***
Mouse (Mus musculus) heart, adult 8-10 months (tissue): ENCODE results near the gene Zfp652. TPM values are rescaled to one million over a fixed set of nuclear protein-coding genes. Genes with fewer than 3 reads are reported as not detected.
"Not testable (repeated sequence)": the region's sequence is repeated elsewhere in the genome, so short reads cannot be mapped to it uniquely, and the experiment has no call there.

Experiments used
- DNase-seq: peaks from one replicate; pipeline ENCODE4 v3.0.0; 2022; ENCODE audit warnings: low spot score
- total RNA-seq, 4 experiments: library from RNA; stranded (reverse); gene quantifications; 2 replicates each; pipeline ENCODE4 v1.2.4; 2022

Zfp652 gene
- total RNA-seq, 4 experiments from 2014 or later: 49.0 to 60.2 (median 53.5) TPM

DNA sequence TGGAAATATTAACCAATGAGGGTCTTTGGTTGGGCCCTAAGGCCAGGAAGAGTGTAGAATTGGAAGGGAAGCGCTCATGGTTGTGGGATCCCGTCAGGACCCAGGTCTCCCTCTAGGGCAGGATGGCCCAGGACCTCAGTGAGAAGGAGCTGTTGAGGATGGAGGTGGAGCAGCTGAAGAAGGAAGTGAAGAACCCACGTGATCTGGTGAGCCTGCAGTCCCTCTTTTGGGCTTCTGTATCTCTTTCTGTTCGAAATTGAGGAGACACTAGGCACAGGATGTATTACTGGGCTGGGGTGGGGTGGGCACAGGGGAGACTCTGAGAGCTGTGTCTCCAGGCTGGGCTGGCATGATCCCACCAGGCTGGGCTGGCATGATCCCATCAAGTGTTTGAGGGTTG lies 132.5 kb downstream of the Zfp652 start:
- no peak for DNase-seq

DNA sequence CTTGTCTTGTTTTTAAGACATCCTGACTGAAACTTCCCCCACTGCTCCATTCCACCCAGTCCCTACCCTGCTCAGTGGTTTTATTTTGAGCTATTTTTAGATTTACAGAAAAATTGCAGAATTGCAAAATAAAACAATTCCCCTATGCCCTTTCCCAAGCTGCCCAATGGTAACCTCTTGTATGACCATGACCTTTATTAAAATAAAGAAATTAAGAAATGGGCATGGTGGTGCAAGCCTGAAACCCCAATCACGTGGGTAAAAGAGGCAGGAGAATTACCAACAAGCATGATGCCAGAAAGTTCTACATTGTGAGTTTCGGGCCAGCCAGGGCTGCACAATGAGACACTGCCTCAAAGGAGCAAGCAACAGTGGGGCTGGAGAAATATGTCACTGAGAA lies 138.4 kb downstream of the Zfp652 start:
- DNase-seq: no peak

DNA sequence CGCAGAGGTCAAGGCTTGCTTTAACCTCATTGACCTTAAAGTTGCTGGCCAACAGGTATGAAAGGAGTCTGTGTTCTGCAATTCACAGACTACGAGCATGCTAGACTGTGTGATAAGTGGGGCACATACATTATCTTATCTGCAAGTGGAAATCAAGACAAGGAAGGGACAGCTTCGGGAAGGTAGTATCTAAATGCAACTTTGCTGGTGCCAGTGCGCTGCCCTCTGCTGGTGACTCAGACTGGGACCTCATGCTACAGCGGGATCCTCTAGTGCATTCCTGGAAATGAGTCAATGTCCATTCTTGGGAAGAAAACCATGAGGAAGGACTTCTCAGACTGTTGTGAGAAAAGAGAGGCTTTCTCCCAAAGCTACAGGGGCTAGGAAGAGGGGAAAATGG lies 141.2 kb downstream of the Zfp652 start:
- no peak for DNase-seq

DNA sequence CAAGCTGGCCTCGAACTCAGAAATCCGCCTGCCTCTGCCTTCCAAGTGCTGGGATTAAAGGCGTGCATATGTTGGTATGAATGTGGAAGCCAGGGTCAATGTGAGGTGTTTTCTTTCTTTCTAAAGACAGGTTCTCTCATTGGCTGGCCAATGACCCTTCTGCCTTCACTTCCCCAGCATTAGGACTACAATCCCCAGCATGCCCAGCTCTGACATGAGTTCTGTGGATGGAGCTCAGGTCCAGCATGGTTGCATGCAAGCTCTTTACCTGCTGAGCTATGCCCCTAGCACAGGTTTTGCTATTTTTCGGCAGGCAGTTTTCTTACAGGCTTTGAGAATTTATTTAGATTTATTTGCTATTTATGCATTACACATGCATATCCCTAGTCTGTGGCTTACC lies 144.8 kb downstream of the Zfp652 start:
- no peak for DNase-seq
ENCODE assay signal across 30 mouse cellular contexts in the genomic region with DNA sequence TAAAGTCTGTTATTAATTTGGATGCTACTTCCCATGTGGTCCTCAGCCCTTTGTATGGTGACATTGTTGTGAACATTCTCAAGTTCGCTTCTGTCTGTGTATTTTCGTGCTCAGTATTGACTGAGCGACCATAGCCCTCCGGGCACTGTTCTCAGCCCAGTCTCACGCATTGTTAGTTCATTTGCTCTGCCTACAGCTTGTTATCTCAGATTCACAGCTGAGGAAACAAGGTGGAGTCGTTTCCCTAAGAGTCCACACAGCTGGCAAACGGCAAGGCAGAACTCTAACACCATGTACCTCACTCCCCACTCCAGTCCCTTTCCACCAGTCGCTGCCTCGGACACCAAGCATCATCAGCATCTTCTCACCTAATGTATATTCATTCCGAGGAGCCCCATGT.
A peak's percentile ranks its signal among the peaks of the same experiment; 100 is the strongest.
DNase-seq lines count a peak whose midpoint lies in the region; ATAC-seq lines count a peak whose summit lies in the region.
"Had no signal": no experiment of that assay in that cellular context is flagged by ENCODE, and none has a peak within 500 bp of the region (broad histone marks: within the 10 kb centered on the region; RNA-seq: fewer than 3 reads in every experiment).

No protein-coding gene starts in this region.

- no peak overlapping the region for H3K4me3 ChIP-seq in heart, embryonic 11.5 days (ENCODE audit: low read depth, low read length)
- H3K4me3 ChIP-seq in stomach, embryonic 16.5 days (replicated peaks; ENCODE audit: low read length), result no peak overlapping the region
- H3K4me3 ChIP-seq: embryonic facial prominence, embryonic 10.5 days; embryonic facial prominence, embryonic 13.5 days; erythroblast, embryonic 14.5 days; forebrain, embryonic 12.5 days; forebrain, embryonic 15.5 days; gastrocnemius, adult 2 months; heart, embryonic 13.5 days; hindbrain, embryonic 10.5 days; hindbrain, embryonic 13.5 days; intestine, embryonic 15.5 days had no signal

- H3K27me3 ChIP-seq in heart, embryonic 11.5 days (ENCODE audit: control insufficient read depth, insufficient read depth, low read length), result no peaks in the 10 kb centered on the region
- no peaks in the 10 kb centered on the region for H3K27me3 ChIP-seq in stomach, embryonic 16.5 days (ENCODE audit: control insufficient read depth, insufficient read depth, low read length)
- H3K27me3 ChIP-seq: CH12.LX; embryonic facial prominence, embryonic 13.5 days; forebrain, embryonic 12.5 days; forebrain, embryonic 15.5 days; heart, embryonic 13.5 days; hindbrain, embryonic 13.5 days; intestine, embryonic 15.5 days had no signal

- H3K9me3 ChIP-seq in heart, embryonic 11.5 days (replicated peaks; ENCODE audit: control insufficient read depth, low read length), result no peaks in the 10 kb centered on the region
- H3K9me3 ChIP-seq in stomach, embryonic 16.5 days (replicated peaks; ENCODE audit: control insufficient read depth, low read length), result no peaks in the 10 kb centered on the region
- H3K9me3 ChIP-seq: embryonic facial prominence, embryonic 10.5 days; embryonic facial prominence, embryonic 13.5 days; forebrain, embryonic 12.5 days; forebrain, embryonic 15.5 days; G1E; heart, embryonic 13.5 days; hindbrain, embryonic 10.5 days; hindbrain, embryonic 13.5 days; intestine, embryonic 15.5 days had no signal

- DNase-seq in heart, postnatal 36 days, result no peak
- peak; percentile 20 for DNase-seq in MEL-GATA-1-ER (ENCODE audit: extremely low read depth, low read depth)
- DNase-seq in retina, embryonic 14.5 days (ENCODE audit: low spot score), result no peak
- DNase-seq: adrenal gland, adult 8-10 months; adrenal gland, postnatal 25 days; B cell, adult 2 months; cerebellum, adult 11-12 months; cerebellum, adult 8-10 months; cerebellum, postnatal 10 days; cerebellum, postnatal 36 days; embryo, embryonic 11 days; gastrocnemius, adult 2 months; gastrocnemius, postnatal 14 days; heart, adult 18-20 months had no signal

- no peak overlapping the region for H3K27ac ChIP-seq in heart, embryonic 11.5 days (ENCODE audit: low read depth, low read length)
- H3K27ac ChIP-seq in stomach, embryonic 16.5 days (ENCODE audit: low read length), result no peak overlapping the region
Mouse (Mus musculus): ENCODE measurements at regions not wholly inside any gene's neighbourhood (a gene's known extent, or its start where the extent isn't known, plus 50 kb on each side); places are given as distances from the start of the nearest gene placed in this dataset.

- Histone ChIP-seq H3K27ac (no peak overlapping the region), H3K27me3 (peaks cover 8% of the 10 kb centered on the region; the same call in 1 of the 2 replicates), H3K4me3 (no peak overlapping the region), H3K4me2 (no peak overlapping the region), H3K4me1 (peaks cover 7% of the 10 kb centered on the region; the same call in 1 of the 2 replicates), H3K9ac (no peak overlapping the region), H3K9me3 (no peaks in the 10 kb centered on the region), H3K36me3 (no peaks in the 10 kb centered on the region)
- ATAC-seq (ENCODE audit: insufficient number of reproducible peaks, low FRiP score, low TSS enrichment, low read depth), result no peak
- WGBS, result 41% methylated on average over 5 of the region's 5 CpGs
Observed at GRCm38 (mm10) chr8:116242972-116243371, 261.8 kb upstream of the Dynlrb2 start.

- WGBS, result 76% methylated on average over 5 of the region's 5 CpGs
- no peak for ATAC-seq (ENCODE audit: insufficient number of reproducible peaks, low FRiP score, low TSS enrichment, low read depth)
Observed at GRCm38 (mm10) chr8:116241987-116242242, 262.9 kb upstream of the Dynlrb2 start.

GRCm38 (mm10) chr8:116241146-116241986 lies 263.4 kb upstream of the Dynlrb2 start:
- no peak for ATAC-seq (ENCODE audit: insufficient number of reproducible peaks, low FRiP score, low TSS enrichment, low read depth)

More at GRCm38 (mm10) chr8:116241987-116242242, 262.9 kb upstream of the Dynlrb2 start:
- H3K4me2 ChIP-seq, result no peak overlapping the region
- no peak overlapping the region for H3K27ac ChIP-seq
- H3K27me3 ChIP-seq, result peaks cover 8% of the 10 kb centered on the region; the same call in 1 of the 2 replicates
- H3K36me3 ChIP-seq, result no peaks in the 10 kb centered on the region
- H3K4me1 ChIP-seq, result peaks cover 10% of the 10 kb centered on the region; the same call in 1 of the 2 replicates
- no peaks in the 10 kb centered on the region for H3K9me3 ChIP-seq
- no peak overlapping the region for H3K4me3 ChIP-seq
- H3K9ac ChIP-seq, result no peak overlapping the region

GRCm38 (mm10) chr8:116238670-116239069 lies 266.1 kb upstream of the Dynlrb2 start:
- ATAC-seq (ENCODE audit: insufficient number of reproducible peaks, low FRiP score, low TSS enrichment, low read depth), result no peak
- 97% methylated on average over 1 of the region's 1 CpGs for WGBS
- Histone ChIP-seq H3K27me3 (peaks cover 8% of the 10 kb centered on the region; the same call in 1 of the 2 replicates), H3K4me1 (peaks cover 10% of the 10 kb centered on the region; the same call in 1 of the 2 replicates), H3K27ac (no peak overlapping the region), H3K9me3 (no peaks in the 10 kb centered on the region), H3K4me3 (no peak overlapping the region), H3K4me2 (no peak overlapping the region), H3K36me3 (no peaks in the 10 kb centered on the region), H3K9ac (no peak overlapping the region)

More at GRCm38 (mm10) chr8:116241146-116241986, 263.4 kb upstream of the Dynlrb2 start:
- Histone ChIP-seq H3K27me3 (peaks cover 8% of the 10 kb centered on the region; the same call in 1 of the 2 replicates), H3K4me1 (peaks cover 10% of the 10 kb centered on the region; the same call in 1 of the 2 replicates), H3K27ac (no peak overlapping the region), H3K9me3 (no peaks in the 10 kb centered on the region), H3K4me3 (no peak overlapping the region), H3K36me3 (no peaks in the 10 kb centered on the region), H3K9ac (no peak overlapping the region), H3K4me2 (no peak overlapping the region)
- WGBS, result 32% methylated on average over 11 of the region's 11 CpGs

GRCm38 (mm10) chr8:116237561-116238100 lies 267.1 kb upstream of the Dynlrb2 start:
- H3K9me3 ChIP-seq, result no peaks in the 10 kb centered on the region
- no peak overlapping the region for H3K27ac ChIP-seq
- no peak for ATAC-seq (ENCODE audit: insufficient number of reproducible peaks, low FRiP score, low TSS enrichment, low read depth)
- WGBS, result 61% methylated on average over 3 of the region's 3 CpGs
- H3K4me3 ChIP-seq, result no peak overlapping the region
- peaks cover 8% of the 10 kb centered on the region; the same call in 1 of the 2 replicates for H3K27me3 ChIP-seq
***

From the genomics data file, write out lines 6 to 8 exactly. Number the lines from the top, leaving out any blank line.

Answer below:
Zfp652 gene
- total RNA-seq, 4 experiments from 2014 or later: 49.0 to 60.2 (median 53.5) TPM

DNA sequence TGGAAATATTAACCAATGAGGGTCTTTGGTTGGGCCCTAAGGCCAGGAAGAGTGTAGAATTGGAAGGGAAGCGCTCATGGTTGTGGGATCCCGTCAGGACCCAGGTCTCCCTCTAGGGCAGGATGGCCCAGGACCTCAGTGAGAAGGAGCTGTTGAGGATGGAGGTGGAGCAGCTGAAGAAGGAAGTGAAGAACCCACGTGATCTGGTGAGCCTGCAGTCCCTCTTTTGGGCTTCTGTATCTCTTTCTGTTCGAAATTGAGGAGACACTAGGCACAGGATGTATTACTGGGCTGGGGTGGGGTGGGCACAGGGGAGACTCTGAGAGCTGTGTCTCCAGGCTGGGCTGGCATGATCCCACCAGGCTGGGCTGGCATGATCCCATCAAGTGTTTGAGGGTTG lies 132.5 kb downstream of the Zfp652 start: